"We hold these truths to be self evident: that all men are created equal; that they are endowed by their creator with unalienable rights; that among these are life, liberty & the pursuit of happiness.”
Those opening lines from the Declaration of Independence are very well known, although people are not always clear on what they mean or even where they came from. On more than one occasion, I have heard them attributed to the Bible, which itself indicates that these words have acquired the quality of holy writ.
It is all too common to bash the founders for not solving all the problems of their day or ours, but this is hardly fair. Those of us living in the 21st century have yet to solve the problems of the 19th (or even 14th). They did pretty good.
The idea of un- or in-alienable rights is a powerful one, implying that some basic human rights are so fundamental that not only can they not be legitimately taken away by others but that we can't even surrender them ourselves. And, significantly for these ramblings, the pursuit of happiness is among them. But what did it mean at the time?
One thing it did not mean to those makers of a still incomplete revolution is chasing after passing gratifications or pleasant states, as important as that may be in a limited way. They were as aware as modern psychologists and biologists of what has been called the “hedonic treadmill,” the endless pursuit of desires that don’t give lasting satisfaction even when gratified.
Whereas some Enlightenment era thinkers as different as John Locke and Jeremy Bentham focused on happiness as pleasure or the absence of pain, the founders drew strongly from the ancient classical tradition of which Aristotle is a part (see previous post).
As Darrin McMahon argues in the recent book Happiness: a History, historians have increasingly become aware of the ancient roots of the revolution going back to the classical Greek legacy and its revival in the Renaissance: “these historians draw attention to a ‘classical republican’ tradition that had great influence in eighteenth-century America” which viewed liberty “in more active terms as direct public participation… classical republicans understood happiness, with strong Stoic inflections, as civic virtue.”
According to McMahon, in the classical republican tradition, “liberty emerged from active devotion to the public good (civic virtue). And from civic virtue emerged happiness, both individual and social. Frequently demanding self-sacrifice, denial, and pain, civic virtue had little to do with pleasure. In fact, in the classical republican analysis, the happiness of modern societies was gravely threatened by the egotism, luxury, and corruption that turned individuals away from the pursuit of the larger social good. Private pleasure corrupted civic virtue and hence the happiness of individuals and society as a whole.”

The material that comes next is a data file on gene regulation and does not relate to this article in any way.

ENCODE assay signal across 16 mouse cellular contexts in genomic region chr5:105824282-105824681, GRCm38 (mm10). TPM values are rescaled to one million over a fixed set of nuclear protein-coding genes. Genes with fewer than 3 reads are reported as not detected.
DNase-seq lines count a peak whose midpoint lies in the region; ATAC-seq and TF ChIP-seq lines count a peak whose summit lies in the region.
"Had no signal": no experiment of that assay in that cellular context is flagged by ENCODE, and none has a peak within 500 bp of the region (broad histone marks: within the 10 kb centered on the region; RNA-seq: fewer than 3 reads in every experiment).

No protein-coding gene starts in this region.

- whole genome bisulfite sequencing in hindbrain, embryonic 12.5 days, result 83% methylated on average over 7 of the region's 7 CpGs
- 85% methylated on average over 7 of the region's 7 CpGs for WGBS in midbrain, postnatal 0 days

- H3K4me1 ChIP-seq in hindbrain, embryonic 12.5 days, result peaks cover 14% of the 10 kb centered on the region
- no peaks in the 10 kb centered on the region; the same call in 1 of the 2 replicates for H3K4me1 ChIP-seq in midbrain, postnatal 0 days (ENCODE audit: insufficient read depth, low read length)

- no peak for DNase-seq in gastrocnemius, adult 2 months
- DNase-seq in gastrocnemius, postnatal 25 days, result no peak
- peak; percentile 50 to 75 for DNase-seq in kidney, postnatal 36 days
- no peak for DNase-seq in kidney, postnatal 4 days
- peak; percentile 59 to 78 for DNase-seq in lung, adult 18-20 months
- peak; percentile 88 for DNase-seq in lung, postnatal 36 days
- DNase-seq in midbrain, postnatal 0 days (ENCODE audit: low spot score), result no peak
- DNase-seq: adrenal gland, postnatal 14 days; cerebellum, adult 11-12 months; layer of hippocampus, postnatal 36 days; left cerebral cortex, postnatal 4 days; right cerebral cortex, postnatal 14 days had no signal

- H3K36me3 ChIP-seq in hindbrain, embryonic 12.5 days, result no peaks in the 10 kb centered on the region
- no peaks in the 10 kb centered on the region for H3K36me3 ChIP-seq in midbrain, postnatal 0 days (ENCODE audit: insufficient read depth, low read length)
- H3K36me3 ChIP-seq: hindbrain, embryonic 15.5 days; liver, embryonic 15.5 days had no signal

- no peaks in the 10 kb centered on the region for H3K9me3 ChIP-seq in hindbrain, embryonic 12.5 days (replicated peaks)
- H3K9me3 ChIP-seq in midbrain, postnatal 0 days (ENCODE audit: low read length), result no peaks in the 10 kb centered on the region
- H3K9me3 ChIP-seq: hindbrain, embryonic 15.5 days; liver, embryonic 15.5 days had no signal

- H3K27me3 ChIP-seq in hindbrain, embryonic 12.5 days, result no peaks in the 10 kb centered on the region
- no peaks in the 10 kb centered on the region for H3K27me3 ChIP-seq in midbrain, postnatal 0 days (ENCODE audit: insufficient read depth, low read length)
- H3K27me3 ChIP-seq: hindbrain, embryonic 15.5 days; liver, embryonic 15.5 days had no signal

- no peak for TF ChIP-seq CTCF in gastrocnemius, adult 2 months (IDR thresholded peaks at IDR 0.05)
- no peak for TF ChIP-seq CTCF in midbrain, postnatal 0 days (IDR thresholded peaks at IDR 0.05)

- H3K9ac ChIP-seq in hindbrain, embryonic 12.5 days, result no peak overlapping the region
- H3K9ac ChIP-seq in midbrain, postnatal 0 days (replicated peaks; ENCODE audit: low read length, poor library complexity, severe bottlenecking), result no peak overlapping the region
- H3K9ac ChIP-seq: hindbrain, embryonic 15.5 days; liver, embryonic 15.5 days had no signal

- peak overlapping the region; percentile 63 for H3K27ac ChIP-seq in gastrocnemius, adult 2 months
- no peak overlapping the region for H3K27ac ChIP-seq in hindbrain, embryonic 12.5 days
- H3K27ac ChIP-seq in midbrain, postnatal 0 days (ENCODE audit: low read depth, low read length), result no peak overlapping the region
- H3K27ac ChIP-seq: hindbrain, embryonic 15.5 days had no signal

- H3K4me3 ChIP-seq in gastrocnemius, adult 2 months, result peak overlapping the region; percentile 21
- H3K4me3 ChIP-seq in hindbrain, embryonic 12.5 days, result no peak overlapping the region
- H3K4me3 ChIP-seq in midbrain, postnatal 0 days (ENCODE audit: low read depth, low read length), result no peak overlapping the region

O Hamlet, what a falling-off was there…Today the public sphere has become a shopping mall where the workers don’t have health care or a living wage and where consumers, often the same people, have to buy on credit.
We have sunk from a very rich tradition to a point where “happiness” is thought to consist of worshipping the market god, buying the next thing we don’t really need and probably can’t afford, accepting what “leaders” say without question, and submitting anything we have left to the poison of authoritarian ideologies, religious or otherwise.
What better example of the perversion of civic virtue and the classical republican tradition can there be than a regime that showers luxury and tax cuts on the wealthy and powerful while sending the working class to fight its unnecessary war?
Sometimes, the best innovation consists of transmission and the most radical act is to conserve and revive ancient traditions.
(Next time: towards reweaving the connection between economy, the public sphere, and happiness)
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